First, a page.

X

Create an account to continue reading.

Registered readers have access to our blogs and a limited number of magazine articles
For unlimited access to The Spectator, subscribe below

Registered readers have access to our blogs and a limited number of magazine articles

Sign in to continue

Already have an account?

What's my subscriber number?

Subscribe now from £1 a week

Online

Unlimited access to The Spectator including the full archive from 1828

Print

Weekly delivery of the magazine

App

Phone & tablet edition of the magazine

Spectator Club

Subscriber-only offers, events and discounts
 
View subscription offers

Already a subscriber?

or

Subscribe now for unlimited access

ALL FROM JUST £1 A WEEK

View subscription offers

Thank you for creating your account – To update your details click here to manage your account

Thank you for creating your account – To update your details click here to manage your account

Thank you for creating an account – Your subscriber number was not recognised though. To link your subscription visit the My Account page

Thank you for creating your account – To update your details click here to manage your account

X

Login

Don't have an account? Sign up
X

Subscription expired

Your subscription has expired. Please go to My Account to renew it or view subscription offers.

X

Forgot Password

Please check your email

If the email address you entered is associated with a web account on our system, you will receive an email from us with instructions for resetting your password.

If you don't receive this email, please check your junk mail folder.

X

It's time to subscribe.

You've read all your free Spectator magazine articles for this month.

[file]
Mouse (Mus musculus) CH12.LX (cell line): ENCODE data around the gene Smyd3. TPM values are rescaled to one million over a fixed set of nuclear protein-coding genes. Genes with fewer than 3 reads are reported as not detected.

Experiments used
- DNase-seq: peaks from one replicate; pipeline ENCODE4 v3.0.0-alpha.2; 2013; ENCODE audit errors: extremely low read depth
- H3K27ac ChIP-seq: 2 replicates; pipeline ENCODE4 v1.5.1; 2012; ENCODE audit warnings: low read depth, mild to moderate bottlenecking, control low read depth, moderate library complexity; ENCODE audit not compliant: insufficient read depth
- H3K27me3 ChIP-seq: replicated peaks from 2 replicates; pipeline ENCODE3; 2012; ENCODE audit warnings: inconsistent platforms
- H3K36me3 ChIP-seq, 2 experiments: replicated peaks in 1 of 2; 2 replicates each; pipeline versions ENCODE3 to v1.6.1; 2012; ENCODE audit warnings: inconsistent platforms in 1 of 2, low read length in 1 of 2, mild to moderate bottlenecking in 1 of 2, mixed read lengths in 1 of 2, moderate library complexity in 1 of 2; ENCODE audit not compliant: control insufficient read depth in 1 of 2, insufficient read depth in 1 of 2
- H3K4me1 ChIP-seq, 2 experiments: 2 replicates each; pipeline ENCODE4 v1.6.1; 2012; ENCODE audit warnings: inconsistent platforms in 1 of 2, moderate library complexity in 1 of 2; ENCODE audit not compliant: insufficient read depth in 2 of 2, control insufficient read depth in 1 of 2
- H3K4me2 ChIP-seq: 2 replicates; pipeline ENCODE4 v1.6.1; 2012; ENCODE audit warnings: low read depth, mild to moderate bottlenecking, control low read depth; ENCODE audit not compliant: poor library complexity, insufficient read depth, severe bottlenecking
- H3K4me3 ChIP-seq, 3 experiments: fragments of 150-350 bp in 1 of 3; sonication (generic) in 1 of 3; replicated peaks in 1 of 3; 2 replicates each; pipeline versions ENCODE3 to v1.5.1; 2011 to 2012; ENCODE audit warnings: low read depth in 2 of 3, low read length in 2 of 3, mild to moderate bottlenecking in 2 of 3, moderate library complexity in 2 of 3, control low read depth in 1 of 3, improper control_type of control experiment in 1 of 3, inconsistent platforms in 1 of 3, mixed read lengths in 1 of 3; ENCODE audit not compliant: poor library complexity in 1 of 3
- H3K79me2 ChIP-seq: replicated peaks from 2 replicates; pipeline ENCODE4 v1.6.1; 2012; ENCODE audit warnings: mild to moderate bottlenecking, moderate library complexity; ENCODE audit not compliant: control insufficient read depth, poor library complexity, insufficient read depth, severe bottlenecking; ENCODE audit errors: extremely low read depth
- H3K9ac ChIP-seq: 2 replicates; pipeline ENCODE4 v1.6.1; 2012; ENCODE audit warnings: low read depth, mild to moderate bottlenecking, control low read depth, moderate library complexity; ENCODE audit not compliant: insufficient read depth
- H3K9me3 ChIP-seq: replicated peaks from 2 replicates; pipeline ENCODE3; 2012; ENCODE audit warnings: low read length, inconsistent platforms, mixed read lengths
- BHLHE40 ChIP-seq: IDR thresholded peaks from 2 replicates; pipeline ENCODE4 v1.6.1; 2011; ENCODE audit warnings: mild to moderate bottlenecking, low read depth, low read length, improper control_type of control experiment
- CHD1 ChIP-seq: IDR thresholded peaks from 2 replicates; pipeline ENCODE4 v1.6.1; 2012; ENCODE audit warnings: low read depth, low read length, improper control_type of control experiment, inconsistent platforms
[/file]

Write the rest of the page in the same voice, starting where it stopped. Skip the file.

Subscribe now for unlimited access – from just £1 a week

You've read all your free Spectator magazine articles for this month.

Subscribe now for unlimited access

Online

Unlimited access to The Spectator including the full archive from 1828

Print

Weekly delivery of the magazine

App

Phone & tablet edition of the magazine

Spectator Club

Subscriber-only offers, events and discounts
X

Sign up

What's my subscriber number? Already have an account?

Thank you for creating your account – To update your details click here to manage your account

Thank you for creating your account – To update your details click here to manage your account

Thank you for creating an account – Your subscriber number was not recognised though. To link your subscription visit the My Account page

Thank you for creating your account – To update your details click here to manage your account

X

Your subscriber number is the 8 digit number printed above your name on the address sheet sent with your magazine each week. If you receive it, you’ll also find your subscriber number at the top of our weekly highlights email.

Entering your subscriber number will enable full access to all magazine articles on the site.

If you cannot find your subscriber number then please contact us on customerhelp@subscriptions.spectator.co.uk or call 0330 333 0050. If you’ve only just subscribed, you may not yet have been issued with a subscriber number. In this case you can use the temporary web ID number, included in your email order confirmation.

You can create an account in the meantime and link your subscription at a later time. Simply visit the My Account page, enter your subscriber number in the relevant field and click 'submit changes'.